Written by Dotty Winters

Lifestyle

Present and incorrect

The idea of school attendance rewards is leaving Dotty Winters less than 100 per cent enthralled.

child daydreaming at desk
I’ve had a brilliant idea. I’m going to give up swearing. I’d really like to make sure I can do this, so whenever I swear I’m going to punch you in the face. You in?

I imagine that the vast majority of you do not think this is a good plan (that excludes the vocal minority of people who actively seek out women who will hurt or humiliate them – I’ve received your Twitter DMs, but I’m a bit busy right now).

I’m guessing that among the main objections to the plan I’ve outlined would be the fact that the consequences (the punch) affect someone other than the person who is seeking to change their behaviour (me), all of which may leave you wondering whether this is likely to be a useful motivational tool, or any fun.

Obviously, I have no plan to give up fucking swearing, so the above example is merely designed to illustrate why I’m bamboozled by a move by some schools to reward pupils who have 100 per cent attendance with rewards, for example, a pizza party, book token or certificate.

Perhaps I am alone in this, but my experience of getting my primary-school aged children to school is that it requires a huge amount of repeatedly asking where shoes are, wiping toothpaste out of hair and retrieving pets from school bags. My children really like pizza, but I’m not sure that there is a volume of pizza that they could be offered which would turn my four-year-old into the sort of go-getting self-starter who could be considered fully accountable for his school attendance.

The reality is that parents, not children, are the main influence in how often children attend school and the reasons why attendance may slip below acceptable levels are varied, from getting distracted by Postman Pat through to mental health challenges, family disruption and transport issues; none of these things are within children’s control.

“I can’t see how forcing parents to scoop up their wailing pizza-less six-year-old and explaining that they weren’t invited to the party because Mummy had a flat tyre, an anxiety attack or a dead relative is a proportionate or effective system.”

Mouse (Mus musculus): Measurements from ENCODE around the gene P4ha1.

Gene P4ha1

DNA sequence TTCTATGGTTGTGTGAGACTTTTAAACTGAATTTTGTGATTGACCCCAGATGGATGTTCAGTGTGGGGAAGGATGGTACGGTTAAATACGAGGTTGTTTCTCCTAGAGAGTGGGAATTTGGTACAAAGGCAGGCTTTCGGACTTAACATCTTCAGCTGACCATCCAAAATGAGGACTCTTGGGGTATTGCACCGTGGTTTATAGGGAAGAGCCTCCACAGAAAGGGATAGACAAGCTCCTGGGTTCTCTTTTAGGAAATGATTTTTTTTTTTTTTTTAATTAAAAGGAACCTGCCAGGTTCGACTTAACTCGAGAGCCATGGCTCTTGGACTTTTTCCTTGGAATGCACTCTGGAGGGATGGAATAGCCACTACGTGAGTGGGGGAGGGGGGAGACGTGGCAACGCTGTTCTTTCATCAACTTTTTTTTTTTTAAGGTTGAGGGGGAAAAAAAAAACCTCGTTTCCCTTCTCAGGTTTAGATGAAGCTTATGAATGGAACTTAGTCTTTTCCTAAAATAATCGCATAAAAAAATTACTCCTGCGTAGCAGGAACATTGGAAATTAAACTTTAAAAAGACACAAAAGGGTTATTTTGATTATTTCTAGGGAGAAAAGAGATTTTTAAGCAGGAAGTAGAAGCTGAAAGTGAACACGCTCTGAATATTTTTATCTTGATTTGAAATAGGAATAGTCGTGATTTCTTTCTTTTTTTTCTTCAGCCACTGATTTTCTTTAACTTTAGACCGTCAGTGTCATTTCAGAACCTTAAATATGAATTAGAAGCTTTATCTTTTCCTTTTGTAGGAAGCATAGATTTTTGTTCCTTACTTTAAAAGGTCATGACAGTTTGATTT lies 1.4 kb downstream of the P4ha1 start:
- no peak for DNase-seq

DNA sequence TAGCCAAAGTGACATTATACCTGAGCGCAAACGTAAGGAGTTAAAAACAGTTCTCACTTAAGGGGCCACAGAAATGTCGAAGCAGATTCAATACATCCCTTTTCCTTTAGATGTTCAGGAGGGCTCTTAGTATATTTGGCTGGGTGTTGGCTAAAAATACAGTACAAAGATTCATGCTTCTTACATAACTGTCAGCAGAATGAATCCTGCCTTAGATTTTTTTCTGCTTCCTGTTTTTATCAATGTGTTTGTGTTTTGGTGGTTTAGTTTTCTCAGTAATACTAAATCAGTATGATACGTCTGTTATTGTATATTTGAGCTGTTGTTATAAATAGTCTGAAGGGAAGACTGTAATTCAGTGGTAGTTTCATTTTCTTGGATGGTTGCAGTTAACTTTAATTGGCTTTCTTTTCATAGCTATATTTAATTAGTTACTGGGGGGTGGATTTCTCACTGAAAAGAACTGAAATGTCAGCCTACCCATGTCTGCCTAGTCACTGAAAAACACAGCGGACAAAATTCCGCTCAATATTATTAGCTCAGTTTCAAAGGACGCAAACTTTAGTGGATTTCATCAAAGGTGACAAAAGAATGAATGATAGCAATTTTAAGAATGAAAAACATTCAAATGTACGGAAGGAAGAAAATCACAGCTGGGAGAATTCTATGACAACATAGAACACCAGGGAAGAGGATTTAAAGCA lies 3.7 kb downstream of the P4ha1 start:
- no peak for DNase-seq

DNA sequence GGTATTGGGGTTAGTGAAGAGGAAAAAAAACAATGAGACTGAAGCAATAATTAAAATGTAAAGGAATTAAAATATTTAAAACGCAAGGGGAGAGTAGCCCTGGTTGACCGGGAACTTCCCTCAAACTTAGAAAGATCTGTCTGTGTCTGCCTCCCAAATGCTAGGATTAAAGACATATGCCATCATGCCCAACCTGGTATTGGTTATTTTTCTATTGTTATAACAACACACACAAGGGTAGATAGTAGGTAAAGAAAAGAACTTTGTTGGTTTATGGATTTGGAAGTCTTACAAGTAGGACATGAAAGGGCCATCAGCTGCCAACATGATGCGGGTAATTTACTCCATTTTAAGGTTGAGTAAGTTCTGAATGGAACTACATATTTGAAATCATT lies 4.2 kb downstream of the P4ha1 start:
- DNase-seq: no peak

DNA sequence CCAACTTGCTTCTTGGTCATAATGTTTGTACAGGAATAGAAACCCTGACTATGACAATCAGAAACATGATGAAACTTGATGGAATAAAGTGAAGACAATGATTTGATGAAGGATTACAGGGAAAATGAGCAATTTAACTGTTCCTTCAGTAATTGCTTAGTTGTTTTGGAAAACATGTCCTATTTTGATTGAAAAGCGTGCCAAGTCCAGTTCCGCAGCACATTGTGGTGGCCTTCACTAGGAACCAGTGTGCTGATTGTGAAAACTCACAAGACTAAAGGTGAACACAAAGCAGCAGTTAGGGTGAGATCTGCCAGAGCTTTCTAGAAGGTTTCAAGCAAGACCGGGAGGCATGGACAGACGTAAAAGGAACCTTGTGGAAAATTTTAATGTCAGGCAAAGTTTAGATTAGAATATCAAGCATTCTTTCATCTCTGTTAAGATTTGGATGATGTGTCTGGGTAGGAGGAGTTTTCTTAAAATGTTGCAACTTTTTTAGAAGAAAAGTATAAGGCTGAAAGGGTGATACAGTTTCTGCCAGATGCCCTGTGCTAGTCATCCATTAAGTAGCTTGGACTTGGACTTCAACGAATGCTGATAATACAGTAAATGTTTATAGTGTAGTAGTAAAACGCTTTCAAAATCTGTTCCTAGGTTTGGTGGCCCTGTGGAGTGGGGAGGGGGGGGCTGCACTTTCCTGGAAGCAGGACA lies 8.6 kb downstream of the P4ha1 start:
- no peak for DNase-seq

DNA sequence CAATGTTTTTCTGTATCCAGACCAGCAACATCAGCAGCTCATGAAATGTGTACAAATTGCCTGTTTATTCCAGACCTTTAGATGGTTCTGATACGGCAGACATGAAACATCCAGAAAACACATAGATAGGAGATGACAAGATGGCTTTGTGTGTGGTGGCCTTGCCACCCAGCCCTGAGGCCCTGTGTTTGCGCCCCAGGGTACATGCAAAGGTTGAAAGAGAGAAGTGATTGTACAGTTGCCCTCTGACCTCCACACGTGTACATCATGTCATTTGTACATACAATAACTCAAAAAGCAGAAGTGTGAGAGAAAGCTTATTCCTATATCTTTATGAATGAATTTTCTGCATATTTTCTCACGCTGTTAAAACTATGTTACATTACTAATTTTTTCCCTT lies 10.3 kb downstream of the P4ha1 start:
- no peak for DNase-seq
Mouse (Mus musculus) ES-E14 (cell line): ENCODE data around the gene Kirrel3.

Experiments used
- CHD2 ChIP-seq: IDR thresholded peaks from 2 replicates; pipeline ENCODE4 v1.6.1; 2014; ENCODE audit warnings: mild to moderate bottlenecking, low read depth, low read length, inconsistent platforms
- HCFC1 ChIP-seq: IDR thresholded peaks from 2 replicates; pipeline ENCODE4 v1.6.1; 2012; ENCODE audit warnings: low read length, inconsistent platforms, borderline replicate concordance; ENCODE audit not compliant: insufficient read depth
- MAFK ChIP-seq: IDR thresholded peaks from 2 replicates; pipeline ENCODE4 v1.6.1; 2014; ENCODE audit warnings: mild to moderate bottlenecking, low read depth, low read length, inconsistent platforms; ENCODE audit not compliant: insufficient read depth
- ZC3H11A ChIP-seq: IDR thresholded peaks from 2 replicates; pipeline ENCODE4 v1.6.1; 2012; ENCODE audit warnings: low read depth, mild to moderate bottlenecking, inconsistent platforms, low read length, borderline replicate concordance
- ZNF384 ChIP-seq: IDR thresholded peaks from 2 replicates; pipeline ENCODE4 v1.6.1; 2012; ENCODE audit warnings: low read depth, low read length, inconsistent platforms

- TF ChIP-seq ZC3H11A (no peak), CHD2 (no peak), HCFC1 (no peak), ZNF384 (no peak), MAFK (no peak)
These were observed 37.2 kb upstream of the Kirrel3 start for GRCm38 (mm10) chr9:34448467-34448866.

One of the most infuriating things about these schemes is the level of attendance required for the reward – 100 per cent. This means that a child can miss out on the reward for, for example, attending a family funeral. I’m not sure I’m comfortable in teaching our children that pizza is more important than Grandma’s passing. In fact, I am wholly confused as to what we hope to teach children through this approach at all.

By far the most common reason for school absences is illness. If we were to entertain the notion that attendance was within kids’ control, we’d still be implying that illness was some sort of sign of lack of commitment to education. Quite sensibly, many schools insist that children with vomiting or diarrhoea are absent from school for a minimum period of 24 or 48 hours, to prevent spread of illness.

Clearly if you are off for one afternoon you can already wave goodbye to your pizza reward but if you vomit after school, you can turn up the next day, spread your germs and claim your meatfeast deep pan; while this might be effective preparation for a life in self-employment, it seems a hard lesson to learn at five.

I don’t disagree with the principle that children should be at school, but 100 per cent attendance is a very high bar and offers no support to those who struggle most to meet it. I can’t see how forcing parents to scoop up their wailing pizza-less six-year-old and explaining that they weren’t invited to the party because Mummy had a flat tyre, an anxiety attack or a dead relative is a proportionate or effective system.

Make no mistake, the reward is effective; children will notice and internalise the impact of a party they’re not invited to, but I’m buggered if I can work out what they are supposed to do to avoid this painful lesson.

The world has a range of systems and regimes designed to enforce the view that we are only of value when we are being productive. I’m not sure this is a lesson we need to instil in children.

@DottyWinters

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Written by Dotty Winters

Nascent stand-up, fan of fancy words, purveyor of occasional wrongness, haphazard but enthusiastic parent, science-fan, apprentice-feminist.